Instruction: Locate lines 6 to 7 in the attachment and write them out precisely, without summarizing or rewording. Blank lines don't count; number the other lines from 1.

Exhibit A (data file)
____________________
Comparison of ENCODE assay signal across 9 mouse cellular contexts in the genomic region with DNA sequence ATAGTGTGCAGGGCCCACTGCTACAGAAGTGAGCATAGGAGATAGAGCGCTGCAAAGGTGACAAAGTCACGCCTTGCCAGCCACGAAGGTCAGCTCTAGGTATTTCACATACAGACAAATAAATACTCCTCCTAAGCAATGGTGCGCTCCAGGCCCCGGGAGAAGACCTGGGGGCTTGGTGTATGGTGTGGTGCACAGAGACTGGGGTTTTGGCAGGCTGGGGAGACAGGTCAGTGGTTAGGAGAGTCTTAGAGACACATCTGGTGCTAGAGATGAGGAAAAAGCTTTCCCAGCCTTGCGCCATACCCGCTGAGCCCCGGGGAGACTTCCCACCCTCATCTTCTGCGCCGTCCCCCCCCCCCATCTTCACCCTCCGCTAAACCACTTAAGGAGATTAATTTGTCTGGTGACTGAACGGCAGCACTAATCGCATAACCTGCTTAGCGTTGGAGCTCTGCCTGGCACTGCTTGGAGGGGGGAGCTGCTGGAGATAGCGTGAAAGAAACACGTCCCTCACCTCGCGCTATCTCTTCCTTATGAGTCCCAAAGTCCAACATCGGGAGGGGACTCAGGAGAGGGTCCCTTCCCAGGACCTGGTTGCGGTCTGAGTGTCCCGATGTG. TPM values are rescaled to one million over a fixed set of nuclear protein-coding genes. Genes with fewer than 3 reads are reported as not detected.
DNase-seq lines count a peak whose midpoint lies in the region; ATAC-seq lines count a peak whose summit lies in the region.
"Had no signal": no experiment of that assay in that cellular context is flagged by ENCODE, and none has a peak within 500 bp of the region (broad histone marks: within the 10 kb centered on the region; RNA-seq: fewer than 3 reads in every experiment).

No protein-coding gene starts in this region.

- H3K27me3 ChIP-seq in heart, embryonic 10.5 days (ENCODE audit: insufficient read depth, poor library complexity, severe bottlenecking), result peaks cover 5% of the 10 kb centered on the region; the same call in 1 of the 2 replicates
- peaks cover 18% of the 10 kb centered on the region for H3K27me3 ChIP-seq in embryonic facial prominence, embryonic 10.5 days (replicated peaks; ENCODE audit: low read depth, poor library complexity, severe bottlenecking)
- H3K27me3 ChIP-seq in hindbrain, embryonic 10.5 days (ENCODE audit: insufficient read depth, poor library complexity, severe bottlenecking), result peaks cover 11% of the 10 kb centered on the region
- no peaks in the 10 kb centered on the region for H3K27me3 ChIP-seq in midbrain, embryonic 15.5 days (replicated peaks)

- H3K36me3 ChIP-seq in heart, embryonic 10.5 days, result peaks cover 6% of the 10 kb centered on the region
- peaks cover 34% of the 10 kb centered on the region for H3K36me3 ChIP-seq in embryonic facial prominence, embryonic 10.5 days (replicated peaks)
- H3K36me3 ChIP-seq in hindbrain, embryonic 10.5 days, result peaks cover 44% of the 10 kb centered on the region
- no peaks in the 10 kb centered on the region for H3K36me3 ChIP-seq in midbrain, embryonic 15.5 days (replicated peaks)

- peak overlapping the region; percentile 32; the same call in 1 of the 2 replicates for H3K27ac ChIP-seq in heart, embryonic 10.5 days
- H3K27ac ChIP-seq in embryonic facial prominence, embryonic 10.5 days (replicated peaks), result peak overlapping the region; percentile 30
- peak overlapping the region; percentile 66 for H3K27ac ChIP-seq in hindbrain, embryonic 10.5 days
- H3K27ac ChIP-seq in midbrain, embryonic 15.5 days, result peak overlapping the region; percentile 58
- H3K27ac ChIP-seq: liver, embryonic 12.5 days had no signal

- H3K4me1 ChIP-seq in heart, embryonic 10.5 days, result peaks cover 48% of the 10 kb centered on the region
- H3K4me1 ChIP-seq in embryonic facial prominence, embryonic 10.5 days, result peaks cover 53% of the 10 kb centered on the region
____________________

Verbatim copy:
- peaks cover 18% of the 10 kb centered on the region for H3K27me3 ChIP-seq in embryonic facial prominence, embryonic 10.5 days (replicated peaks; ENCODE audit: low read depth, poor library complexity, severe bottlenecking)
- H3K27me3 ChIP-seq in hindbrain, embryonic 10.5 days (ENCODE audit: insufficient read depth, poor library complexity, severe bottlenecking), result peaks cover 11% of the 10 kb centered on the region